Shifting Learning – What Did You Learn At School Today?
We hear a lot these days about project based learning, inquiry based learning, etc… What does that mean? What does it look like when schools shift away from “drill and kill” learning towards big ideas, questions, and “no right answer” kind of learning? And what kind of questions can ‘we’ ask to support students in their learning?
That was the presentation description that I shared for the 2013 Reform Symposium Conference. Below, I’ll share an edited video and my SlideShare deck. You can also see/hear the full presentation on the RSCON4 recording page: Room 126 – David Truss.
I have been a fan of the Reform Symposium Conference for a while and it is an honour to be invited to present. I had an opportunity to Keynote a couple years ago, but my summer travel plans prevented this from happening. This year, there were over 100 presentations worldwide.
Here are 3 that I’ve watched already and are definitely worth mentioning:
1. Becoming a ‘connected’ educator:
Educators as Social Networked Learners – Learn how to leverage social media and networks to engage in personalized, relevant, just-in-time professional development. By Jackie Gerstein, Ed.D. Blog post: Educator as a Social Networked Learner: Presentation Materials
I designed and teach a course entitled, The Social Networked Learner, for the Boise State University’s EdTech Program. The course description reads:
This course explores collaborative and emergent pedagogies, tools, and theory related to the use of social networks in learning environments. Participants gain hands-on experience with a variety social networking tools, create their own personal learning networks, and have an opportunity to develop a social-networke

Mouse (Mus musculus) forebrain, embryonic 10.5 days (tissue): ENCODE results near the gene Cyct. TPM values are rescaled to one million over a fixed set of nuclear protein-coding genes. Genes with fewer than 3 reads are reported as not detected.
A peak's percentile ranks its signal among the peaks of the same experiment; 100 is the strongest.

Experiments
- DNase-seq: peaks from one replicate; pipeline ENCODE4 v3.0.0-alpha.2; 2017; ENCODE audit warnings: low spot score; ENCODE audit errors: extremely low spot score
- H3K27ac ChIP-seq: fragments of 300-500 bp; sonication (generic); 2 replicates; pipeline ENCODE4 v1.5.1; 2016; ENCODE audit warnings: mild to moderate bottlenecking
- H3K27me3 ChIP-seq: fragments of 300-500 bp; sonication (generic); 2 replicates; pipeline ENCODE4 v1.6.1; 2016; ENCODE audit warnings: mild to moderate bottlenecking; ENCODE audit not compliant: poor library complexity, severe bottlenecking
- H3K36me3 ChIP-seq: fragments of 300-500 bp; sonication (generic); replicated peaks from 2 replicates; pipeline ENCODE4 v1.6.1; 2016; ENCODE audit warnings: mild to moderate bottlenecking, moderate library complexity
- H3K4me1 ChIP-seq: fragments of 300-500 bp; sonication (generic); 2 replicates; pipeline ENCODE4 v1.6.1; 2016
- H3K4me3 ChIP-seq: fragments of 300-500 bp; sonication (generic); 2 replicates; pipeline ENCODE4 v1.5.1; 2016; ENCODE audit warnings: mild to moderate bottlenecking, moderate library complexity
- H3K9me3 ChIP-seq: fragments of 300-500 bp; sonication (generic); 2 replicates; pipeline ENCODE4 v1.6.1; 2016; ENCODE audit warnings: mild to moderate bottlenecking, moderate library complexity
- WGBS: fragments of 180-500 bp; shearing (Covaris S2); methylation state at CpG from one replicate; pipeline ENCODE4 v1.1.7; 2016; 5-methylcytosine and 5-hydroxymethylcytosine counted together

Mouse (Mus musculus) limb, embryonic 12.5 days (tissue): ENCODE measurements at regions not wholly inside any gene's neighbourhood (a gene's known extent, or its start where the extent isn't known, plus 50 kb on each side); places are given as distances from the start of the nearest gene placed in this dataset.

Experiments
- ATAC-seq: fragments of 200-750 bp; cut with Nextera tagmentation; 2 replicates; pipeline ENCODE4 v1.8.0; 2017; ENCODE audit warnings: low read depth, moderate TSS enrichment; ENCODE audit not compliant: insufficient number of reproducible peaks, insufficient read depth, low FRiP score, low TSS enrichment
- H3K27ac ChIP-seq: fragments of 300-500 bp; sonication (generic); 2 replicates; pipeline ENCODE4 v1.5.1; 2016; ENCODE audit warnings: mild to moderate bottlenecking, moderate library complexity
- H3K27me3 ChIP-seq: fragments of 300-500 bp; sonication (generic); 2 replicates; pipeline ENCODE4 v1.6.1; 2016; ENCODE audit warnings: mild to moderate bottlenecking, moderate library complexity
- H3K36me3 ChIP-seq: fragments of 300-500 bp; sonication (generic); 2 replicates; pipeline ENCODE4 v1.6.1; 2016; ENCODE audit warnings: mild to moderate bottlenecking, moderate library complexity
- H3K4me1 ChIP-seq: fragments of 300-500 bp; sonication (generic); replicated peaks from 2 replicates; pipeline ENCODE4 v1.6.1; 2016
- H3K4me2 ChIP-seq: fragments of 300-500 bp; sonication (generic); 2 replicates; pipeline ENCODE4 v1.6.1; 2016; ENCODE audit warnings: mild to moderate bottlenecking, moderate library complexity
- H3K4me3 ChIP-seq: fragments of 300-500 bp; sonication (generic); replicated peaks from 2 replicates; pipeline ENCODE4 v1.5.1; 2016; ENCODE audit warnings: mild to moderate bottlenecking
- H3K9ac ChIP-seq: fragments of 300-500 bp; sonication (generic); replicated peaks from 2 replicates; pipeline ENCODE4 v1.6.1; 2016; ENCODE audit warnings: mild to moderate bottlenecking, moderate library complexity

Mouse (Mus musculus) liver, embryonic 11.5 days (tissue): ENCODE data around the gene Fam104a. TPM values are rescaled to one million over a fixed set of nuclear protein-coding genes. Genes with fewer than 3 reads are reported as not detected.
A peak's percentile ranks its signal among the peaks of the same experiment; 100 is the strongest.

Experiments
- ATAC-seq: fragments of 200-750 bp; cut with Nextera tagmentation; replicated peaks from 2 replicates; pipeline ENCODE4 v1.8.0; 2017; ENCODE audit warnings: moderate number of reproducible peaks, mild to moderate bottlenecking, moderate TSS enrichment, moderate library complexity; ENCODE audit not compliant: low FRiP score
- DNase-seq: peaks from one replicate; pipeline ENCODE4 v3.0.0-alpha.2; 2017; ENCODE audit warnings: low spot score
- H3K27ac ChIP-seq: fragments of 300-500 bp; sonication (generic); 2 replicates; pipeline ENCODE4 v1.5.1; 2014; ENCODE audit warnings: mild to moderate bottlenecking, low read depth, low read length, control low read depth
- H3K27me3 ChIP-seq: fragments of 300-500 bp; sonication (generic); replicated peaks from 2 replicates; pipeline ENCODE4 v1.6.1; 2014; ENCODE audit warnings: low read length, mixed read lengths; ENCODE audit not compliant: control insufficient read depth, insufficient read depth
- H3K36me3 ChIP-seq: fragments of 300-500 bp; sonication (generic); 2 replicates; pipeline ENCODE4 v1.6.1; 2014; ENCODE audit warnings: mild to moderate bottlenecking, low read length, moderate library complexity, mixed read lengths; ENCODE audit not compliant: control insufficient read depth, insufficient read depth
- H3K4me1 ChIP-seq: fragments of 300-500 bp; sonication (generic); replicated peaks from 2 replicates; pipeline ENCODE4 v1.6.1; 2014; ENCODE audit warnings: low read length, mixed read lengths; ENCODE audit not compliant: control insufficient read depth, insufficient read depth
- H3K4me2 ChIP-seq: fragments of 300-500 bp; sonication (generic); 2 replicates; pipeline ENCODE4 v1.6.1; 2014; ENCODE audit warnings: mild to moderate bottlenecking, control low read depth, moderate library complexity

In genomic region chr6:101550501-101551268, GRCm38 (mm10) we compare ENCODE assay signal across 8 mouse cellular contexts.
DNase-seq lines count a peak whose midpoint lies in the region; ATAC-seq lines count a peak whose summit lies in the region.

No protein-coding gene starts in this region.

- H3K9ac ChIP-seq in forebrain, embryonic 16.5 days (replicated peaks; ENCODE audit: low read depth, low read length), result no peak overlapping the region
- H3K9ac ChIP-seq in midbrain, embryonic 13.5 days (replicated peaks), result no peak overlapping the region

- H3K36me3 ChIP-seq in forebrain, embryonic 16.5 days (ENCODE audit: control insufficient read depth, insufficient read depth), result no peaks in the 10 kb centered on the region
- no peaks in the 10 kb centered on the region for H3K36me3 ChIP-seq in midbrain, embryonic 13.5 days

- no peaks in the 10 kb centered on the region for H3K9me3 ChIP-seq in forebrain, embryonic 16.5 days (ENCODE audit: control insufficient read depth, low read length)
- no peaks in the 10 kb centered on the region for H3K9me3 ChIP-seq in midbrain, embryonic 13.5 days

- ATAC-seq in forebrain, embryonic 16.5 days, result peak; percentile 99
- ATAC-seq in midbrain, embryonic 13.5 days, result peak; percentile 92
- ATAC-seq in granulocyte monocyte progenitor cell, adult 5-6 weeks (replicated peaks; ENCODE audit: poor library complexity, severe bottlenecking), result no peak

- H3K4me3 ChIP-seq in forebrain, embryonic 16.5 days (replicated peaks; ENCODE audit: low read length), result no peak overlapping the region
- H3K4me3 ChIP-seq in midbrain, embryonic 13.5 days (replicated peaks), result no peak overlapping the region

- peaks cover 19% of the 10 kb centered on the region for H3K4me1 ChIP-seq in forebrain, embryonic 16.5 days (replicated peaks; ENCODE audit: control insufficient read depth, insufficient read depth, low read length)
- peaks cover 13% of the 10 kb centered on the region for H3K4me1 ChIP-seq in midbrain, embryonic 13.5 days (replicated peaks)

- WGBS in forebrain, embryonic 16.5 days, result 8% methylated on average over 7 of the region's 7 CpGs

The ideas, content, and exercises presented in this course are driven by two basic tenets:
• We are living, learning, and educating in an information-ric
• This culture is seeing growth, development, and evolution of information and technology as never seen before in the history of humankind. As such, educators need to become learners along with being teachers. Educators, in this age of teaching and learning, have a responsibility to connect with, learn from and with, and share resources and information with their students and other educators both locally and globally.
This session will provide an overview of the course assignments along with the artifacts produced by the course students…
2. Being an innovative educational leader:
Educational Leadership: Creating the Conditions for Passion and Innovation – Chris will discuss how he and other administrators are creating the conditions for teachers/staff to have the time and resources to learn, explore, and connect within the school day to encourage passion and innovation. By Chris Wejr. Blog post: Creating Time for Teachers to Tinker With Ideas #RSCON4
People are often critical of schools and teachers for the lack of innovation and ability to keep up with new ideas and practices. Unfortunately, the system in which we work provides very little to encourage innovation with almost zero time and resources available for teachers and staff to be curious, play, collaborate, connect and learn. Therefore, if we want teachers to be innovative, this often has to occur on their own time. Chris will share a few ideas on how some schools are providing more time and resources to staff so they can work together to innovate and explore their passions.
3. More on inquiry learning:
This session will explore inquiry through the lens of teacher/learner as a trans-disciplin
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As I said, there are over 100 presentations to view and I will be going through quite a few of them over the next few months. I’m sure you can find a topic of interest to view, and perhaps share.
Please let me know if you see any the you think I’d be interested in. And as always, your feedback on my post, and/or my presentation, is appreciated.